Simple systems have clear links between inputs and outputs. If certain knowable conditions are met, there’s a well-defined function that maps the inputs to the outputs.
Complex systems are different. They feature multiple actors that offer up a probability distribution of inputs which interact in context-specific functions with partially knowable forms and indeterminate weights. The outputs which are produced as a result are therefore impossible to predict with full accuracy. Our best bet is to develop increasingly educated guesses.
As a result of the different nature of simple and complex systems, the approach necessary to succeed when working with each is different. In particular, working with simple systems requires knowledge of the facts.
In addition to knowledge of the facts, working with complex systems requires an understanding of the incentives of different actors, an iterative approach to testing these incentives and how their interactions produce outputs, and a readiness to revise the form and weights of the context-specific functions you develop as you learn from experience.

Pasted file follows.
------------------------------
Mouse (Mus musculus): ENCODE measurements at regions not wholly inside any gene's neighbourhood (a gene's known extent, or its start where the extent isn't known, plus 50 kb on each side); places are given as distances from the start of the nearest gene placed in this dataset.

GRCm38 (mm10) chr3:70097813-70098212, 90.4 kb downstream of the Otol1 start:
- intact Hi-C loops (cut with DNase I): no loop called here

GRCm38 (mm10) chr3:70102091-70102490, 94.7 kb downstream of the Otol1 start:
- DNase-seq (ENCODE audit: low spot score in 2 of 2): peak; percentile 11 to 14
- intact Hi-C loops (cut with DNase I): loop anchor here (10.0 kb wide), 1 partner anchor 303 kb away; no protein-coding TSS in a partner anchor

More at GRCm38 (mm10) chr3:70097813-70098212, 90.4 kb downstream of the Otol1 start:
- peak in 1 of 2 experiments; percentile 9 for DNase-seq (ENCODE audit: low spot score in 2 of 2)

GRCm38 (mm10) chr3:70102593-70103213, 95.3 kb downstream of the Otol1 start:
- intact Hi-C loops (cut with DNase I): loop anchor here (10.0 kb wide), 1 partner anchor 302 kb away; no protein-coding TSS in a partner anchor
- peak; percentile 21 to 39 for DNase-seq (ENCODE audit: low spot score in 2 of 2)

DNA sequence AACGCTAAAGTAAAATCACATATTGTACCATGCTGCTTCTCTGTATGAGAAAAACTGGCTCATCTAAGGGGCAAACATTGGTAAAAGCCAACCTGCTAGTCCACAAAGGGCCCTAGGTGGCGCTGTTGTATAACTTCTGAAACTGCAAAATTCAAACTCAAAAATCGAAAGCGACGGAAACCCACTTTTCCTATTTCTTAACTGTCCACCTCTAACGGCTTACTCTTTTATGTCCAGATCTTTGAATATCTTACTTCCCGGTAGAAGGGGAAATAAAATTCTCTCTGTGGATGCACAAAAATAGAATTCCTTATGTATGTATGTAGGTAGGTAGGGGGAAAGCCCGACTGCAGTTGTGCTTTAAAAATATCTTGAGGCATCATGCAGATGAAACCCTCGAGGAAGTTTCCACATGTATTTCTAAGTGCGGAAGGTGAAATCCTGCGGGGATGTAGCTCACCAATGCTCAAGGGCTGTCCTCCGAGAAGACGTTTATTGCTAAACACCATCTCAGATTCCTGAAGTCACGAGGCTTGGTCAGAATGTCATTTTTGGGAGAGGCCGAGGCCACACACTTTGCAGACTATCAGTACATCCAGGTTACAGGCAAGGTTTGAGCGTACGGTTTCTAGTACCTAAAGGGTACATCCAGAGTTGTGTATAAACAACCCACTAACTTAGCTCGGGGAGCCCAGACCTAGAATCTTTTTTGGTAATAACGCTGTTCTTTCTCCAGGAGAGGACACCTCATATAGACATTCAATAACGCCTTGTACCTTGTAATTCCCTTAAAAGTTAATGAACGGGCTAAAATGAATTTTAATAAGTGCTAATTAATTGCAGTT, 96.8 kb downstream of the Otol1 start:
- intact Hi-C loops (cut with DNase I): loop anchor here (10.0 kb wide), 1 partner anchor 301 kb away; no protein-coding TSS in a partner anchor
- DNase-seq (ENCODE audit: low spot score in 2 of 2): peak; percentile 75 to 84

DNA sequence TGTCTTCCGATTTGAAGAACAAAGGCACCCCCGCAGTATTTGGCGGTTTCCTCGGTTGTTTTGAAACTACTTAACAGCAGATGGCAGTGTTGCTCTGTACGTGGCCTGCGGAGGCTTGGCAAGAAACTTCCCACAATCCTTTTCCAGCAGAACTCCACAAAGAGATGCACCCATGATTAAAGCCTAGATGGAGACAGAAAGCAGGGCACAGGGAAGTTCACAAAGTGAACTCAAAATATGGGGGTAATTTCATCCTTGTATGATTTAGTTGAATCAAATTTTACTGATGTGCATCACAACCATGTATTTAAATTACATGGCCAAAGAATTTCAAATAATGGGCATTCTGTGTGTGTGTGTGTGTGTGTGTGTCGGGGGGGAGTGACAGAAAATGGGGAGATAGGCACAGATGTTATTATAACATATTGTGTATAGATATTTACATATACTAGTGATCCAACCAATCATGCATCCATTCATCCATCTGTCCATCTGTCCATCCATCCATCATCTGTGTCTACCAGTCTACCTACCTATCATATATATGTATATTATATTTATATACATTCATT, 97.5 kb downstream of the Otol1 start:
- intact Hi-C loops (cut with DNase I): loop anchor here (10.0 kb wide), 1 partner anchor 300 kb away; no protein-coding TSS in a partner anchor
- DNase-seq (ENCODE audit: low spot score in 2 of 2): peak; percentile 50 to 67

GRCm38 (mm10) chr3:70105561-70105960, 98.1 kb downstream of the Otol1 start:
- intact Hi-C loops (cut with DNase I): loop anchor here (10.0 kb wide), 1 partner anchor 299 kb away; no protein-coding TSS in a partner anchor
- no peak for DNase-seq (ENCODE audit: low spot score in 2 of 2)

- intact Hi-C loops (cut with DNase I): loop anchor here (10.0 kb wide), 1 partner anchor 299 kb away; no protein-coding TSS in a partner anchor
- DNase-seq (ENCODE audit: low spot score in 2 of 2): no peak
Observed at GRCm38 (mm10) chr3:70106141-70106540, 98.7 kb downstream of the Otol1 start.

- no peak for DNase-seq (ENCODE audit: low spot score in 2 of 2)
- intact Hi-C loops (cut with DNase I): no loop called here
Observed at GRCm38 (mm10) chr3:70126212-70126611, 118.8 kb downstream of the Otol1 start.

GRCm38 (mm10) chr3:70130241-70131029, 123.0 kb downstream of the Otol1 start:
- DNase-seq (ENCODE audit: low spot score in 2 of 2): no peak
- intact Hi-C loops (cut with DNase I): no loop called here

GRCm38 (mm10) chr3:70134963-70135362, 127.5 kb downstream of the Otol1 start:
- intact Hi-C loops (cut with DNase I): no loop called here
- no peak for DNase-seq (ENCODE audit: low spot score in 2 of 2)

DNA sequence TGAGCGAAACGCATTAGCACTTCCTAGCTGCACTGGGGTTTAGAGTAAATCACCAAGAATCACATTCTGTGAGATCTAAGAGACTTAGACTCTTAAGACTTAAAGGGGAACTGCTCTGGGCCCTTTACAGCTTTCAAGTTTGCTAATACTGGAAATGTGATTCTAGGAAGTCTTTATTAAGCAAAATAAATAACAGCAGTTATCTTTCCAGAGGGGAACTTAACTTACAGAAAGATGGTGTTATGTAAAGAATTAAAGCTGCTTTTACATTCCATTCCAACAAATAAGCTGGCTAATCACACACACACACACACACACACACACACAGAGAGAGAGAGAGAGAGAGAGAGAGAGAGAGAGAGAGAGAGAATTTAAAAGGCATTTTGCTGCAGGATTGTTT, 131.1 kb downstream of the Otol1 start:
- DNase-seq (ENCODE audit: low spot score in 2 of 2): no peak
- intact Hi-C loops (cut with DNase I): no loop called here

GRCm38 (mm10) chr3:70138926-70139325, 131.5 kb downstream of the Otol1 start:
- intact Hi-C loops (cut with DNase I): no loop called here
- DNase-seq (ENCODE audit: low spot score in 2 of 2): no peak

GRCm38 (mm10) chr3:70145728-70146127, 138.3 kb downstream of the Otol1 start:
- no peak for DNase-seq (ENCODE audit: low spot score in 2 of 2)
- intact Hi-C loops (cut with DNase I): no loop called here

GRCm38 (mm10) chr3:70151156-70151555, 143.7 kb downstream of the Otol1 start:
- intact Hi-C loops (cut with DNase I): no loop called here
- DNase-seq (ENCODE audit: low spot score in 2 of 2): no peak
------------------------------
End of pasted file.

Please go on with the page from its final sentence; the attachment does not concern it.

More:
Since simple systems are easier to solve, many people solve them. So you’re likely to get immediate positive feedback from someone after solving a simple system.
Since complex systems are harder to solve (in fact you can’t fully solve them and have to be content with getting gradually closer to solving them), there are fewer people solving them. This means that there are fewer people there to give you immediate positive feedback on your progress.
Making progress towards solving complex systems also takes more time, so the frequency of feedback is lower than that which you get when solving simple systems.
However, the intrinsic and extrinsic rewards from making progress in understanding how complex systems work are much greater than the rewards from actually solving simple systems.
Also published on Medium.